Mozilla angry with Microsoft over Windows 10 browser defaults
Mozilla isn’t happy with Microsoft over the Redmond giant’s decision to make its new Edge the default web browser in the Windows 10 operating system, and the company is making its feeling public. In an open letter to Microsoft CEO Satya Nadella earlier today, Mozilla CEO Chris Beard has accused Microsoft of what he calls an “aggressive move to override user choice on Windows 10”.
The cause of this displeasure is possibly the fact that Microsoft Windows 10 automatically sets the new Microsoft Edge software as the default browser in the new operating system for PCs. The shift will happen even when a user is upgrading on a Windows 7/Windows 8.1 computer on which they had previously set Mozilla Firefox or Google’s Chrome as the default browser.
“The update experience appears to have been designed to throw away the choice your customers have made about the Internet experience they want, and replace it with the Internet experience Microsoft wants them to have,” wrote Beard.
Before Chrome and Firefox loyalists get really worried, it is important to clarify that it is possible to change the default web browser back to the one of your choice. There is a simple way of reverting back. First, open the Firefox browser in Windows 10 and head to settings—here, go to the General tab and click on “Make Default”. At this point, the Windows Settings app (also available at Start -> Settings) will open and take you to the Default Apps tab. Here, scroll down to Web Browser. Click on this, and a pop-up will open. From that pop-up, select Firefox and close the Settings window. Users can follow the same process for Chrome, or any other web browser.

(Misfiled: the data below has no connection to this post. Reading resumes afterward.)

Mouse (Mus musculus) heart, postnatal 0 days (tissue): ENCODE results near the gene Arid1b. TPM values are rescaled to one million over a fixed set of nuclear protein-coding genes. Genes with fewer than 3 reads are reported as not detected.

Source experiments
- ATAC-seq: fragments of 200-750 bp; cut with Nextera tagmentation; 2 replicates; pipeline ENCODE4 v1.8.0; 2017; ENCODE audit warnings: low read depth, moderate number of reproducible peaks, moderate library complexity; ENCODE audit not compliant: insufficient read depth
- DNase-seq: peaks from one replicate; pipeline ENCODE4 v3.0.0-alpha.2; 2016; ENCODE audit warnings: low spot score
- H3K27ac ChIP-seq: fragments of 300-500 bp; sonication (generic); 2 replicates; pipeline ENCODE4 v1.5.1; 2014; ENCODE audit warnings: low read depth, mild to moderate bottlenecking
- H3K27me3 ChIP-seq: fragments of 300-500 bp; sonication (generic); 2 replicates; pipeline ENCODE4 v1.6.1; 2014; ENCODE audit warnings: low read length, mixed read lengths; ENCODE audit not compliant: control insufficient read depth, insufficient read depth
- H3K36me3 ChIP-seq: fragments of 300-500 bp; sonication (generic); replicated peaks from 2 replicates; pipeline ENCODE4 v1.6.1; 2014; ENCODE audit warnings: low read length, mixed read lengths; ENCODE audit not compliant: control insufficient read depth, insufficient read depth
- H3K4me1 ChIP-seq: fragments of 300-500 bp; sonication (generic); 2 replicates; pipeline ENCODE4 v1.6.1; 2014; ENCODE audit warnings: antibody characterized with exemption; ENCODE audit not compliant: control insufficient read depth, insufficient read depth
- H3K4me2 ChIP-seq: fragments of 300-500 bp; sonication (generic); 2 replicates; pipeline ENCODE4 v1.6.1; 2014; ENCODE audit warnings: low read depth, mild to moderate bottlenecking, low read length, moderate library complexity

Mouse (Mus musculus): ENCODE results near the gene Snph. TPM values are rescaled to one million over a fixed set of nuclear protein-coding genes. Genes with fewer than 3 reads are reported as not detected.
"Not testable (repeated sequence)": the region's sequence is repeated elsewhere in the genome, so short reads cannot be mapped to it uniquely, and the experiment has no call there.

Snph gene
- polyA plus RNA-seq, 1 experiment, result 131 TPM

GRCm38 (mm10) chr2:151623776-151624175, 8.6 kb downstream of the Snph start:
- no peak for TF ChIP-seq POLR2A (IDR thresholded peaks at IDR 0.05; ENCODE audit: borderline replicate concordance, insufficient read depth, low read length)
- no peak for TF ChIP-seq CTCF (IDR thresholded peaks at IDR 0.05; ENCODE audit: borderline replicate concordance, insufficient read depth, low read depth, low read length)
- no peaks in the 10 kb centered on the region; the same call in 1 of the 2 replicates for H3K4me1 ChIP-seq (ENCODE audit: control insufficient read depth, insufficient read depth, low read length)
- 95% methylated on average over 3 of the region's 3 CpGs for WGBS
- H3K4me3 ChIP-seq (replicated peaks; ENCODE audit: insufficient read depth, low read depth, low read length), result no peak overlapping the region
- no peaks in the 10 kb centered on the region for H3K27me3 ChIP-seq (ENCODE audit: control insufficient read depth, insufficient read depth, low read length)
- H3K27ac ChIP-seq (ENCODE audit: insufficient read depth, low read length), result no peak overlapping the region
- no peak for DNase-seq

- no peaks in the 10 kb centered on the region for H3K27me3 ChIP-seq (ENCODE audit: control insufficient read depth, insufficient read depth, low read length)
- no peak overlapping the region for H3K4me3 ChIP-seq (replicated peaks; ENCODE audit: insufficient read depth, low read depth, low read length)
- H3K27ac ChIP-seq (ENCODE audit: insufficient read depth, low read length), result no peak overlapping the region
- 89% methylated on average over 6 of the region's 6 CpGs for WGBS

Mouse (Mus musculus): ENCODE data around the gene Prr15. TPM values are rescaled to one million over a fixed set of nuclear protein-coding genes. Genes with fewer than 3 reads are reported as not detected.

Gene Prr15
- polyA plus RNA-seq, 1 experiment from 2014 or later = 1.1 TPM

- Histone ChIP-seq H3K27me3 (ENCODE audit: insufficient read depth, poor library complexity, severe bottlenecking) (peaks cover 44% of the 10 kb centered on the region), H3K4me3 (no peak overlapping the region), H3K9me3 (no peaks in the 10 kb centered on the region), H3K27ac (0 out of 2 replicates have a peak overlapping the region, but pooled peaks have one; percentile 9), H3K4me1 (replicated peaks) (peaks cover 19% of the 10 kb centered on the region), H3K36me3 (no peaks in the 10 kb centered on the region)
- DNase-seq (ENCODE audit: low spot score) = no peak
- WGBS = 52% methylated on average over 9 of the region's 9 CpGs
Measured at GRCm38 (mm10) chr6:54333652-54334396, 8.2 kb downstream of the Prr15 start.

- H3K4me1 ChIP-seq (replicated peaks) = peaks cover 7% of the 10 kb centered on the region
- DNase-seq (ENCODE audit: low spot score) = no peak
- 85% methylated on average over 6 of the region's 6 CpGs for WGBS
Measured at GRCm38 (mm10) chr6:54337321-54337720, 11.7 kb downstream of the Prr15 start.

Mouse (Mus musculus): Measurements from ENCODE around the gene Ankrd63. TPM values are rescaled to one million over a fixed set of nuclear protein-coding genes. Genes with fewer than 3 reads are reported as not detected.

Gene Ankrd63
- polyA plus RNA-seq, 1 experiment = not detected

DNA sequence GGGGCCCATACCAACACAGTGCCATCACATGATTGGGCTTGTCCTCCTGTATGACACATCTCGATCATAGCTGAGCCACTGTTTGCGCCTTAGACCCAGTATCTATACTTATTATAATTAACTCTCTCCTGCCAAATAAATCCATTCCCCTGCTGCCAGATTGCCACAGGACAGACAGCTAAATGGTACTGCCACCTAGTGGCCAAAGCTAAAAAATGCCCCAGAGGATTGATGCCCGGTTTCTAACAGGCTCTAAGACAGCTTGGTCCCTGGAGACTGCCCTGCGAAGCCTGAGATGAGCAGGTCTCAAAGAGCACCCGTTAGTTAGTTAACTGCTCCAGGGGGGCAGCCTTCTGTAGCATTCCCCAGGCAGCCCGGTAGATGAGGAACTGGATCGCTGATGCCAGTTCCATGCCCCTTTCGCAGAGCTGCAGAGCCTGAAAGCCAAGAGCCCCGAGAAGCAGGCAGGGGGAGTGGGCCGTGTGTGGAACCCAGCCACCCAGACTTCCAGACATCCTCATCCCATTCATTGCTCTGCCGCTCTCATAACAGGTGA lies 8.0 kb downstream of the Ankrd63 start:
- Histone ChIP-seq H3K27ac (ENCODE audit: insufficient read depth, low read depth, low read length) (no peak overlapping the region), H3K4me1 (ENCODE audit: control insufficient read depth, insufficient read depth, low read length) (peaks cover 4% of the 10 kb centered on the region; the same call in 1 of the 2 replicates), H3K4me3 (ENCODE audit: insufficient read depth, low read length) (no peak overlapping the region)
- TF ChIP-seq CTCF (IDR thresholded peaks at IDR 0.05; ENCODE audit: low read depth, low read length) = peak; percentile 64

This isn’t the first time Microsoft has got into trouble over the web browser issue. Back in 2009, the European Commission had asked Microsoft to add a “Choice screen”, allowing users to choose among the various web browser options available then.
We tried the Edge browser and found that the speed was at par with Chrome, and even better at some instances. The reality is that with Edge in Windows 10, Microsoft has finally made a web browser that’s not just a massive improvement compared with its ageing predecessor, the Internet Explorer, but is at par with the likes of Chrome in terms of speed and performance.
Microsoft may actually need not worry this outburst. According to numbers released by web usage tracking website NetMarketShare, which it released in June before Windows 10 was rolled out, 54% PC users still stick with Internet Explorer. While Google Chrome has a 27.23% share, Mozilla Firefox is in the third place with just 12.06% share.